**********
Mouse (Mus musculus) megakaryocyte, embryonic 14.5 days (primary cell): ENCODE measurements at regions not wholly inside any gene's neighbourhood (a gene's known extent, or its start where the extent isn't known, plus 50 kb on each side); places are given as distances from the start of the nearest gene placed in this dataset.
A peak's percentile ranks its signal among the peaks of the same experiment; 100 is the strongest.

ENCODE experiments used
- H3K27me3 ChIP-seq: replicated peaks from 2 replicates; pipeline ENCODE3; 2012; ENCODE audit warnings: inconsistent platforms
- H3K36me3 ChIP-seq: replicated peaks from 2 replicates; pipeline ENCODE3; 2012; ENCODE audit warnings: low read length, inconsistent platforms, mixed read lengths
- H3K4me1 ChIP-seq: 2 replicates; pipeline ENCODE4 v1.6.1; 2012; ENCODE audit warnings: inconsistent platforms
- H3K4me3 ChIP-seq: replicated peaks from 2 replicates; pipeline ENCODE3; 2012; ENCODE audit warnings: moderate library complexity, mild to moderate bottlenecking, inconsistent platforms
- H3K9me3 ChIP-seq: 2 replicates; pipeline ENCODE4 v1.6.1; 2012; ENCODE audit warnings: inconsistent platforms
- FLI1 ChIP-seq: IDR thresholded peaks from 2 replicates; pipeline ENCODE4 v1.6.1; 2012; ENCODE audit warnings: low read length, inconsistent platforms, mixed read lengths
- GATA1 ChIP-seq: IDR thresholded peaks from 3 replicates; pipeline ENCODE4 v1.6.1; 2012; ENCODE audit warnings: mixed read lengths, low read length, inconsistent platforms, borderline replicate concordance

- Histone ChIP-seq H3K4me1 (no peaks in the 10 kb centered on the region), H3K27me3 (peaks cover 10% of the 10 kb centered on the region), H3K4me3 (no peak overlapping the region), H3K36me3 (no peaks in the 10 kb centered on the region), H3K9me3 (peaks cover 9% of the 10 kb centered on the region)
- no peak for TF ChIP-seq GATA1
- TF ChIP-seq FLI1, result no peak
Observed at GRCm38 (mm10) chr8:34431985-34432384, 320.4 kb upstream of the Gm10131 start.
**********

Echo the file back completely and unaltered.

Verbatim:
Mouse (Mus musculus) megakaryocyte, embryonic 14.5 days (primary cell): ENCODE measurements at regions not wholly inside any gene's neighbourhood (a gene's known extent, or its start where the extent isn't known, plus 50 kb on each side); places are given as distances from the start of the nearest gene placed in this dataset.
A peak's percentile ranks its signal among the peaks of the same experiment; 100 is the strongest.

ENCODE experiments used
- H3K27me3 ChIP-seq: replicated peaks from 2 replicates; pipeline ENCODE3; 2012; ENCODE audit warnings: inconsistent platforms
- H3K36me3 ChIP-seq: replicated peaks from 2 replicates; pipeline ENCODE3; 2012; ENCODE audit warnings: low read length, inconsistent platforms, mixed read lengths
- H3K4me1 ChIP-seq: 2 replicates; pipeline ENCODE4 v1.6.1; 2012; ENCODE audit warnings: inconsistent platforms
- H3K4me3 ChIP-seq: replicated peaks from 2 replicates; pipeline ENCODE3; 2012; ENCODE audit warnings: moderate library complexity, mild to moderate bottlenecking, inconsistent platforms
- H3K9me3 ChIP-seq: 2 replicates; pipeline ENCODE4 v1.6.1; 2012; ENCODE audit warnings: inconsistent platforms
- FLI1 ChIP-seq: IDR thresholded peaks from 2 replicates; pipeline ENCODE4 v1.6.1; 2012; ENCODE audit warnings: low read length, inconsistent platforms, mixed read lengths
- GATA1 ChIP-seq: IDR thresholded peaks from 3 replicates; pipeline ENCODE4 v1.6.1; 2012; ENCODE audit warnings: mixed read lengths, low read length, inconsistent platforms, borderline replicate concordance

- Histone ChIP-seq H3K4me1 (no peaks in the 10 kb centered on the region), H3K27me3 (peaks cover 10% of the 10 kb centered on the region), H3K4me3 (no peak overlapping the region), H3K36me3 (no peaks in the 10 kb centered on the region), H3K9me3 (peaks cover 9% of the 10 kb centered on the region)
- no peak for TF ChIP-seq GATA1
- TF ChIP-seq FLI1, result no peak
Observed at GRCm38 (mm10) chr8:34431985-34432384, 320.4 kb upstream of the Gm10131 start.